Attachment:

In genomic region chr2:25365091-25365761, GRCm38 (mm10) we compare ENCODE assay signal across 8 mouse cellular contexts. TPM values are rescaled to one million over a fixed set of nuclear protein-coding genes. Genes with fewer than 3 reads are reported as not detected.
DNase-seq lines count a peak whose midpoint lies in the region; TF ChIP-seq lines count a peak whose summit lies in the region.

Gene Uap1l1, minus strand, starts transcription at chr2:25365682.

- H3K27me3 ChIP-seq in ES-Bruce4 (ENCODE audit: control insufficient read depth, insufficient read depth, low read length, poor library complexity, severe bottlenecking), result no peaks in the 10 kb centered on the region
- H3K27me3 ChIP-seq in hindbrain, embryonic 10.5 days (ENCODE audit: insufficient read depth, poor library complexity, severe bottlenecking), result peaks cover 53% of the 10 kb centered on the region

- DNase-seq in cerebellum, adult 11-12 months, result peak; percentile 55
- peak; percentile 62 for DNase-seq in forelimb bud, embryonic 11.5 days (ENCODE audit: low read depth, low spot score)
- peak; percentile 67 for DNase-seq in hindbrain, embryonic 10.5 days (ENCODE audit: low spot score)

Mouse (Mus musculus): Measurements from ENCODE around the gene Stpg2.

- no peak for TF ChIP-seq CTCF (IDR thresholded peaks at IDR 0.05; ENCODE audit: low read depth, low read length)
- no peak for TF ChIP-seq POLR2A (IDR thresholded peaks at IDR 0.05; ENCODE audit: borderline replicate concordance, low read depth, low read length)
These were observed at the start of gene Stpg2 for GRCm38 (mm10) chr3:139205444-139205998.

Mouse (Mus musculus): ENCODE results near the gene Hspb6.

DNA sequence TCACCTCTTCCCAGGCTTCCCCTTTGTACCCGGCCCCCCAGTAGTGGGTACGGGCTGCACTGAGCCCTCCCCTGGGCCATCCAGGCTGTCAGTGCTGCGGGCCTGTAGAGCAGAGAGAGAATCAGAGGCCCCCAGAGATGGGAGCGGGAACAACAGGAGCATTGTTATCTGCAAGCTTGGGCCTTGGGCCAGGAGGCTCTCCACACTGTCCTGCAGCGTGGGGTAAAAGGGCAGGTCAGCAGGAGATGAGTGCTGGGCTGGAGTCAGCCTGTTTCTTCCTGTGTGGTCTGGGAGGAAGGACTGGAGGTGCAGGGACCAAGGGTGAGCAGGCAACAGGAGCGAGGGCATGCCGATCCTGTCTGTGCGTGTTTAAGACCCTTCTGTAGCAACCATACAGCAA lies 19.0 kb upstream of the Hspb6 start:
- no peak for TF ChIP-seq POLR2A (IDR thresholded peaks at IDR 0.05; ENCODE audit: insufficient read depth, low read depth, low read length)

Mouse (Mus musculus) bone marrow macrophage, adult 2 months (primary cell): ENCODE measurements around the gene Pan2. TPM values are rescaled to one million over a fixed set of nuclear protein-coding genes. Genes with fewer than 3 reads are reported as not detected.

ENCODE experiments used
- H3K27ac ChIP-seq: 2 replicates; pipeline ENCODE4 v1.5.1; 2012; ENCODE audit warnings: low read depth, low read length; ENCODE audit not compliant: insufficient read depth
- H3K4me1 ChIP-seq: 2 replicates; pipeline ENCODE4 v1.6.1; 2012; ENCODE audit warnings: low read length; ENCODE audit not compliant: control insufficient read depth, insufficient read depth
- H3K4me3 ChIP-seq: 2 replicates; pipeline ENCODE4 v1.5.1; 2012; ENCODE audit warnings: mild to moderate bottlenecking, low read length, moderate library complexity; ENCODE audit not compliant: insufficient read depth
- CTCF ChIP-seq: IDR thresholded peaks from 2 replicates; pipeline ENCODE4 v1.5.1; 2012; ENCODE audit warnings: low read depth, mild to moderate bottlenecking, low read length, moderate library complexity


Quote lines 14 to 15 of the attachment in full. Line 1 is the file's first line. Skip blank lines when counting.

DNA sequence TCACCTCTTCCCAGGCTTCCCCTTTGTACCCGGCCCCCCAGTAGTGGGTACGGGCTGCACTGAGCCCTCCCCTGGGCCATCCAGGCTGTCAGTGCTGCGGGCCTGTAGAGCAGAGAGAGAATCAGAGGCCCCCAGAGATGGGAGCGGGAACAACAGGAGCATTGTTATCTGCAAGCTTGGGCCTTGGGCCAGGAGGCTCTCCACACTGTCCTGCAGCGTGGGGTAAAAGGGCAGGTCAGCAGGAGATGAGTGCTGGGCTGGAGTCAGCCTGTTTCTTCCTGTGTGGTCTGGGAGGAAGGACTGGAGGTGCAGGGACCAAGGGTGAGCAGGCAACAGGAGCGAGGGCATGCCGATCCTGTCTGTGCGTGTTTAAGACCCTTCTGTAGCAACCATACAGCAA lies 19.0 kb upstream of the Hspb6 start:
- no peak for TF ChIP-seq POLR2A (IDR thresholded peaks at IDR 0.05; ENCODE audit: insufficient read depth, low read depth, low read length)